Flying tomato: an interaction design project

Interaction design | Product design | Digital design | UI | UX
Flying tomato productivity app


The brief was to develop a prototype of a product that supports the administrative workflow of people who work remotely.

Built on the latest research on focus and procrastination, and bridging a gap in the market for a product that allows task management, project tracking and invoicing while incorporating an effective time management method, the product was designed to address needs and frustrations of the target audience in their daily work.

I developed the prototype in Adobe Xd.


The product was a mobile app, which had four main objectives:

  1. Improve personal organisation and combat procrastination through a user-friendly project and task planning system, with the ability to break down potentially overwhelming tasks into manageable chunks.
  2. Improve productivity by ecouraging active breaks, through a selection of simple exercises at the end of each Pomodoro session.
  3. Support accurate reporting and billing by tracking hours by project and task, thourgh manual entries supported by an automated Memory function.
  4. Save admin time and improving billing accuracy through automatic reporting and invoicing (customizable reporting and invoicing, by project or clent, using the time tracking data).


As my development framework, I used goal-directed design (GDD), which is a form of user centered design (UCD) and involves six phases: research, modeling, requirements definition, framework definition, refinement and development support.


For my user research I conducted a user survey and interviews to find out about the remote workers’ typical tasks and typical frustrations.

I approached domain research through identifying five market leading apps that were inspiring in different ways and together covered task management, Pomodoro timing, planning, timetracking and wellbeing. I then deconstructed each UI, flow and visual aestethic.


I built two personas. One (Ella, 39) was a freelancing consultant working from home, and the other (Russel, 45) a hybrid worker ever since the pandemic. Each persona was built on the data from the user research and had their basic tasks, needs and frustrations mapped out.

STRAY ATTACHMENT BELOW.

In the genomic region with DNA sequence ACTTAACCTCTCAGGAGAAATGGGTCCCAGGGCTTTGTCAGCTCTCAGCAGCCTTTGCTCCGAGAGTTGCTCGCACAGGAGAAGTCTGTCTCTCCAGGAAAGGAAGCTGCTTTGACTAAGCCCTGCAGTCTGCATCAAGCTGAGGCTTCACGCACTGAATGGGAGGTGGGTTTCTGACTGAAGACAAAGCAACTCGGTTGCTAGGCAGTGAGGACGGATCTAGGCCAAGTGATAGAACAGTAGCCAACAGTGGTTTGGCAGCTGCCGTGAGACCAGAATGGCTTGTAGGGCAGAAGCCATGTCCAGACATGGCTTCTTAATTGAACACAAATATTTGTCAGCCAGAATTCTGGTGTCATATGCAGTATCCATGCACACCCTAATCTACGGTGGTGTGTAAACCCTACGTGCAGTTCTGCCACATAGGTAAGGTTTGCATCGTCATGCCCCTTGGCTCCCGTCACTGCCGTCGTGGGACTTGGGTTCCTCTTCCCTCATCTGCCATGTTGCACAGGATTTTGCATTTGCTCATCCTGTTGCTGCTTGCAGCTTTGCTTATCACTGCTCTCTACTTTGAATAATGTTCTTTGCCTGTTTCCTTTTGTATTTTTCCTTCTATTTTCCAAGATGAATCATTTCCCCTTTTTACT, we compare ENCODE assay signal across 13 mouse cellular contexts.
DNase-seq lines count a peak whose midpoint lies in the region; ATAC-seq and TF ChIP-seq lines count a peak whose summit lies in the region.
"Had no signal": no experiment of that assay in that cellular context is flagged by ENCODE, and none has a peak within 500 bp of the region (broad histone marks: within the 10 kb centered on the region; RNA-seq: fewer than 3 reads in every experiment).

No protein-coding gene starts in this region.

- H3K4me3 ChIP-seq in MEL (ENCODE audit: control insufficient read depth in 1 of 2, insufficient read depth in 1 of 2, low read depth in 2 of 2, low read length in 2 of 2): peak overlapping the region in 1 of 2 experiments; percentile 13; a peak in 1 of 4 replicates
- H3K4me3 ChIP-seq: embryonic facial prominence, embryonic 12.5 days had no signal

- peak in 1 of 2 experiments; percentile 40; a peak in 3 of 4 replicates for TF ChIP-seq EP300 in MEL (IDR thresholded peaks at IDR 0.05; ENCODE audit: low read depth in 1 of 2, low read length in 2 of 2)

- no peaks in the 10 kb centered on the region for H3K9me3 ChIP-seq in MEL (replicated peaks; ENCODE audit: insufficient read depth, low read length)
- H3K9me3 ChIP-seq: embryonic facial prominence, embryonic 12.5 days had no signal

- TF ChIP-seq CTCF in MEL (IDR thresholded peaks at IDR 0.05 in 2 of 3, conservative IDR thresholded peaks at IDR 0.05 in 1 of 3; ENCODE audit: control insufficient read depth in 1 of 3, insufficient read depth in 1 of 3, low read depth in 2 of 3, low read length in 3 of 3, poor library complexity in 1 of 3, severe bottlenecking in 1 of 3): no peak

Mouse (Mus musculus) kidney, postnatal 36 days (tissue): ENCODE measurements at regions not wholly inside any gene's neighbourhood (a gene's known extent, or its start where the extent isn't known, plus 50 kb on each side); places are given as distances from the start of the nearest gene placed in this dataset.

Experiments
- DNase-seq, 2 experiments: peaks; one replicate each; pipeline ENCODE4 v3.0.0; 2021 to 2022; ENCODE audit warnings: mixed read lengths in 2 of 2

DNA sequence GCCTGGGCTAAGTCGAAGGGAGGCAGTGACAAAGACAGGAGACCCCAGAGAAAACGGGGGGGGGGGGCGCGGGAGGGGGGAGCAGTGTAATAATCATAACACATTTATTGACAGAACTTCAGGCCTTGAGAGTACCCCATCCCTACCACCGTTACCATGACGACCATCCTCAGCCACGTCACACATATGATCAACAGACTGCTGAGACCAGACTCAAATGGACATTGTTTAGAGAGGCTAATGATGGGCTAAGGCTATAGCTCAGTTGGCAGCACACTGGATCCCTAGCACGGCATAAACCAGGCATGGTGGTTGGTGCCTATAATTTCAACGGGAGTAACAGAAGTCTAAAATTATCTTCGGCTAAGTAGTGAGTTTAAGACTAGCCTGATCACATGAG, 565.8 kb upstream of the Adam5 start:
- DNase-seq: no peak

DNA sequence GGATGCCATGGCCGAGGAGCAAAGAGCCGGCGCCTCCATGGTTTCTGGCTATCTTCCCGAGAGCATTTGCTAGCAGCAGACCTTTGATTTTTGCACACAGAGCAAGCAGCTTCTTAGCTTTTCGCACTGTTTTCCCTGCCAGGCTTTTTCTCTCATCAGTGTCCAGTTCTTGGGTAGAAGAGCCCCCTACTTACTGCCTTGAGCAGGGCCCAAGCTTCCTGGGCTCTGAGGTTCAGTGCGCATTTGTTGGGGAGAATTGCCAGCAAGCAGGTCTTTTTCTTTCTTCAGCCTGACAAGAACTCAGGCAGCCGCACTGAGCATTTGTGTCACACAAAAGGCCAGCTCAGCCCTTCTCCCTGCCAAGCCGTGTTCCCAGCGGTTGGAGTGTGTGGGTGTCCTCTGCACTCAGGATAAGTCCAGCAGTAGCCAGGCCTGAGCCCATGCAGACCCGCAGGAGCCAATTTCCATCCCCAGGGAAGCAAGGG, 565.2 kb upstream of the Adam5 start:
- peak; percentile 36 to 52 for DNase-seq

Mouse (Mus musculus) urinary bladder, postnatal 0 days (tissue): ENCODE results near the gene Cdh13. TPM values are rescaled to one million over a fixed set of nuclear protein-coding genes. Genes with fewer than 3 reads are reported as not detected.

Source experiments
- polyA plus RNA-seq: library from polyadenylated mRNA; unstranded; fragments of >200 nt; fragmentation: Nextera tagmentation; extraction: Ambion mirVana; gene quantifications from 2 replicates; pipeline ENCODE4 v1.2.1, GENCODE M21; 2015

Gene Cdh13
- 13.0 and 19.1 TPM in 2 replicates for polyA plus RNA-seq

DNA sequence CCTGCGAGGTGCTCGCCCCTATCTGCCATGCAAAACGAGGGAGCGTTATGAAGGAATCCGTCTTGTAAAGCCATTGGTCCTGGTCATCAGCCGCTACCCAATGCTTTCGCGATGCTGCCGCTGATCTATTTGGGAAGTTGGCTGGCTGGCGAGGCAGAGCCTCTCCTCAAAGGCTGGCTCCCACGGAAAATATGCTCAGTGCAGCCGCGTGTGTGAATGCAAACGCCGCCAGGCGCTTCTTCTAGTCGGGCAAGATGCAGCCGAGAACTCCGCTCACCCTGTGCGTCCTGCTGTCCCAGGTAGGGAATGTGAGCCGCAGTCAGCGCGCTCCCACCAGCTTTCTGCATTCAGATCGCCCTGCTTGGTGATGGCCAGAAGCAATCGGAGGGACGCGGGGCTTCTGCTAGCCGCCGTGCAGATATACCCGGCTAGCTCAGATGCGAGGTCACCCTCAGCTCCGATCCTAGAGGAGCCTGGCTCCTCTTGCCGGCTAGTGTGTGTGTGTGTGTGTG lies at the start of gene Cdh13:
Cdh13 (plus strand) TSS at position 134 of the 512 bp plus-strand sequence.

Requirements definition:

The modeling phase aided the definition of the overall product concept, whose high level descriptions were then translated into design elements, organised into design sketches and behaviour descriptions.

After some manual sketching, I created a flowchart diagram to describe the user journey, showing decisions that the user has to make, like “do I just start the timer with the current task, or do I go to a screen that helps me plan my day first?” This flow then helped form the basis for subsequent development of wireframes.


As the interaction framework took shape, options for the user interface (UI) had started to emerge and now was the time to refine these with an increasing level of detail. A system of type styles and sizes, icons and other visual elements was developed, forming a form and behaviour blueprint.

The product was to come across as a friendly, easy to use enabler of productivity, organisation and freedom from stress. The brand values were: reliable, accurate, calm, reassuring, fresh and modern.

Development support

The first release of a product is only one phase in the product cycle. The development support phase is ongoing and refers not only to fixing bugs and errors but also to developing future releases. The prototype that resulted from my research and development work was only the embryo of what it could become if taken to the next level.


The tool that I developed was created to address issues and respond to needs of self-employed people, especially solo workers. It is also suitable for people who are part of an organisation but work away from their emloyee’s premises.

I included this overview of the project in my portfolio to show my understanding of interaction design.


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